If members of Congress fail at their basic job of passing a sensible budget to keep government functioning, the least they can do is show some solidarity with the thousands of Washington federal employees likely to suffer from their inaction.
Give U.S. Rep. Derek Kilmer a light pat on the back for being the first member of Washington’s congressional delegation to make a personal sacrifice following the government shutdown of 2013.
The Gig Harbor Democrat posted the following tweet on Monday after it became clear the House and Senate had reached an impasse:
As this KING 5 report notes, the U.S. Constitution actually requires members of Congress be paid automatically, but they can still return funds or donate to charity. Representatives and senators make $174,000 annually.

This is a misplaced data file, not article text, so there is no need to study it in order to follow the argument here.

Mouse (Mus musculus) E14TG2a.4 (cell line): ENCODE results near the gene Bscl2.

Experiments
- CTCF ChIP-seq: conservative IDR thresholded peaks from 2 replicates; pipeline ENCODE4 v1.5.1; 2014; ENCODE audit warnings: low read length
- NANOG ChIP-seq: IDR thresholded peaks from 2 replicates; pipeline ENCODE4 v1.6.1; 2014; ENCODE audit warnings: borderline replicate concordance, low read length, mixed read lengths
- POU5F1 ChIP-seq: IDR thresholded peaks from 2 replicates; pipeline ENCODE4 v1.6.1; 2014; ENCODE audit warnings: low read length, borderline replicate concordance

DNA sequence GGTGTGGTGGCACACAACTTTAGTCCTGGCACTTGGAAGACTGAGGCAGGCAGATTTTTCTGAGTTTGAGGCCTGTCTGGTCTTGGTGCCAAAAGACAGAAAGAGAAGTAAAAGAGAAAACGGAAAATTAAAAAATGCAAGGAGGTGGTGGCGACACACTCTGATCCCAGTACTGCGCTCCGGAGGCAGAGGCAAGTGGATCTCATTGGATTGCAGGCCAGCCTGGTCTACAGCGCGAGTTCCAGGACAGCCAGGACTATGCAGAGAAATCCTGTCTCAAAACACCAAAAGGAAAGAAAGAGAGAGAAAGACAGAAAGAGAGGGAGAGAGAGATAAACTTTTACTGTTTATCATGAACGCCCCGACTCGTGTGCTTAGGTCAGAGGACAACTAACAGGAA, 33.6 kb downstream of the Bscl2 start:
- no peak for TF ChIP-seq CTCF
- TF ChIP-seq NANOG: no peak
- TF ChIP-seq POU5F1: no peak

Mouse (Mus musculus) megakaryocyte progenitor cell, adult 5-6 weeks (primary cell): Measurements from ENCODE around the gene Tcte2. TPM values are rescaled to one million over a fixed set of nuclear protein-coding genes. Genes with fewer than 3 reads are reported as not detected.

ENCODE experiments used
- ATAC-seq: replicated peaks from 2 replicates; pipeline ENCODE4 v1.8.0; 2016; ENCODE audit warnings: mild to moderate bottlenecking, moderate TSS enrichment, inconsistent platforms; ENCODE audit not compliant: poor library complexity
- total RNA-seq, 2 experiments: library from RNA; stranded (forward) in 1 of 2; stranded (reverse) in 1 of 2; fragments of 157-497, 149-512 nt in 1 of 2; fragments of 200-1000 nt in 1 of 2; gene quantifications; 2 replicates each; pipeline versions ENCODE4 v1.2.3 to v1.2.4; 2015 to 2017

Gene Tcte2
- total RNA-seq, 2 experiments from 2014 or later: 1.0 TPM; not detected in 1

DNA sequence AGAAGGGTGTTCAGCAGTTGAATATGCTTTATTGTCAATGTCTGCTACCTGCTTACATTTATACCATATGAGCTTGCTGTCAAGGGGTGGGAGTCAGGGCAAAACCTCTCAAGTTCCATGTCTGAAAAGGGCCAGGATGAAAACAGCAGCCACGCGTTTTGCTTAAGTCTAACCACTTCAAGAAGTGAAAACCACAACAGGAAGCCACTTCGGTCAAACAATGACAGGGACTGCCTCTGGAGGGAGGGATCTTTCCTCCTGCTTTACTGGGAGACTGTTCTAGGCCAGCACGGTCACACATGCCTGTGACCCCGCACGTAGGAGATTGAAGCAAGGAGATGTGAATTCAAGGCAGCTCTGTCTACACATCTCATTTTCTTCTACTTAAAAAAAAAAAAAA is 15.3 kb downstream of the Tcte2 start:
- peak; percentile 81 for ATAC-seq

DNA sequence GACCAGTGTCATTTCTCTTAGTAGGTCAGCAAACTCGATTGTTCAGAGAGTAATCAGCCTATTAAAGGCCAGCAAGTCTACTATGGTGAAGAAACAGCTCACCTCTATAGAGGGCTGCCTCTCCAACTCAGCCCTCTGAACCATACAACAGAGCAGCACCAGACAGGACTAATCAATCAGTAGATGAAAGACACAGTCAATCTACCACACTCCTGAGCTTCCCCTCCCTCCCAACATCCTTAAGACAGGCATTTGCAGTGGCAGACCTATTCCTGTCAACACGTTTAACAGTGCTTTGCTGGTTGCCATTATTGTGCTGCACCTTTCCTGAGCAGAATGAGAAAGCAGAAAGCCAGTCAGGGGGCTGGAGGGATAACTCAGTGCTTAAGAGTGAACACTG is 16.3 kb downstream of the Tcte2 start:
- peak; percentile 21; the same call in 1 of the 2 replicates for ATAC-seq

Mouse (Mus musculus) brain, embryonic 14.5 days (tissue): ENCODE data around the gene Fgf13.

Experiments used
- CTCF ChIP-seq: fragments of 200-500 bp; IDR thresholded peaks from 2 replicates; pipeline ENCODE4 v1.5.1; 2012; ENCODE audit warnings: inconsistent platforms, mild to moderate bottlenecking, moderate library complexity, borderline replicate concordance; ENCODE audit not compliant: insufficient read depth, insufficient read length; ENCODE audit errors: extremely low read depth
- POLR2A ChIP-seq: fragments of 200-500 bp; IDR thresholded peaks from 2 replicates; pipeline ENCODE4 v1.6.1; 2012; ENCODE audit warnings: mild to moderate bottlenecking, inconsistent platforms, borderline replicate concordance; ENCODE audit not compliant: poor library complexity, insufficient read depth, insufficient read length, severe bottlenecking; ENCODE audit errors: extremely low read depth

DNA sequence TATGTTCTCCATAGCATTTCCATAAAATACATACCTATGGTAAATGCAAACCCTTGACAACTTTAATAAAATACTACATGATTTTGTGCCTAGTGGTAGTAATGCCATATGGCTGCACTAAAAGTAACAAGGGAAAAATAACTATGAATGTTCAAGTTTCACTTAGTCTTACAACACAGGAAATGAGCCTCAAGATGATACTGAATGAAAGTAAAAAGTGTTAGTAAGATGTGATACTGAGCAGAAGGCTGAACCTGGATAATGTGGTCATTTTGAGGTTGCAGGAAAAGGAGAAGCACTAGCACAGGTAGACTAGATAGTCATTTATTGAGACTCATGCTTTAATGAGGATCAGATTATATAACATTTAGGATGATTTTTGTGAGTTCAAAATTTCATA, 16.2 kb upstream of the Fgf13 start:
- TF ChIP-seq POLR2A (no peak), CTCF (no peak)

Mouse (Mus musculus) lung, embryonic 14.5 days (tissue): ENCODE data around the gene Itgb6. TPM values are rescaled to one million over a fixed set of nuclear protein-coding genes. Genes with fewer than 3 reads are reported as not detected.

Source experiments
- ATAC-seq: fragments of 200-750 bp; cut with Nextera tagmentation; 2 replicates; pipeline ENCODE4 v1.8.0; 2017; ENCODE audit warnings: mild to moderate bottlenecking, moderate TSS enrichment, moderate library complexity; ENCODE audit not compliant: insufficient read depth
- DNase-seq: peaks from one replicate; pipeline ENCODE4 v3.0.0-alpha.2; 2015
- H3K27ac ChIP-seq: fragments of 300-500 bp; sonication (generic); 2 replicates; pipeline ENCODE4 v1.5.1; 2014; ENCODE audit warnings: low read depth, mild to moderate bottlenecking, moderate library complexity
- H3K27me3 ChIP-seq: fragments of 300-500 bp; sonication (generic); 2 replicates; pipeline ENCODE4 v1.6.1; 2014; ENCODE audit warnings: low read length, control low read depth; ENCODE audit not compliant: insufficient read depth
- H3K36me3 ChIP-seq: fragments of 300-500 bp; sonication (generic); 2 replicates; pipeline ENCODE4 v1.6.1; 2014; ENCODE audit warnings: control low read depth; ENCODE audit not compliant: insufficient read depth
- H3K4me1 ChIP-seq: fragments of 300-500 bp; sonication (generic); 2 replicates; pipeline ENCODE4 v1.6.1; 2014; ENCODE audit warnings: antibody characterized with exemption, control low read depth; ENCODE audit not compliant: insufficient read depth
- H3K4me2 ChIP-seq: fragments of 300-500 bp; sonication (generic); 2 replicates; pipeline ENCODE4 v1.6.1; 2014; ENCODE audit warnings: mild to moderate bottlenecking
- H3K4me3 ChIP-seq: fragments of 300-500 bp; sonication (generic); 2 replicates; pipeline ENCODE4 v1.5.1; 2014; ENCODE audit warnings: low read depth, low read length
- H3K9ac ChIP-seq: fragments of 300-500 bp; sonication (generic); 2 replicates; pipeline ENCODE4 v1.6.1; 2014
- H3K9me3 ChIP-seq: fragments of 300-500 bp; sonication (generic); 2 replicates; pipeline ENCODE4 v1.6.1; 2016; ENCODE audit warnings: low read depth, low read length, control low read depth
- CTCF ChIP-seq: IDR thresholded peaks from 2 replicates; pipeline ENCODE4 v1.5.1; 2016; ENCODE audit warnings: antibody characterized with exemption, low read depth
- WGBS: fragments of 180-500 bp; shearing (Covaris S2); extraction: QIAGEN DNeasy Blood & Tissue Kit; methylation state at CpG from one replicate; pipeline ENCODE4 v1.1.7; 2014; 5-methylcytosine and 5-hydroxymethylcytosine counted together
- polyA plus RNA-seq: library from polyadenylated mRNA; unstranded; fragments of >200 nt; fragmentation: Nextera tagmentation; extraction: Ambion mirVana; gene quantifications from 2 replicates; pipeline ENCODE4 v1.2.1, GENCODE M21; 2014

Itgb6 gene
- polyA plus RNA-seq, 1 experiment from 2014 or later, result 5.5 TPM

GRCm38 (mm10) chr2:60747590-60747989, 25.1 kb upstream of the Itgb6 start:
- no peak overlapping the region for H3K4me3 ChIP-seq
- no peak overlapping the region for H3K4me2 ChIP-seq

Back in January, Washington’s three freshman Democratic representatives signed on to a “no budget, no pay” provision in a previous bill to temporarily raise the debt ceiling. Our editorial board had hoped this gimmick would help to end an era of brinksmanship. It didn’t work to avert this latest shutdown, but at least U.S. Reps. Suzan DelBene and Denny Heck joined Kilmer in staying true to their word by posting the following tweets Tuesday:
DelBene gets extra kudos for consistency. “When sequestration began earlier this year, I returned 8.2% of my salary back to the Treasury, and for the duration of this shutdown, I will return the remainder of my personal salary as well,” she announced on her web site. (Note: DelBene can do this because she’s also the wealthiest member of Washington’s delegation. According to this 2012 Seattle Times news report, her average net worth is estimated at $53 million.)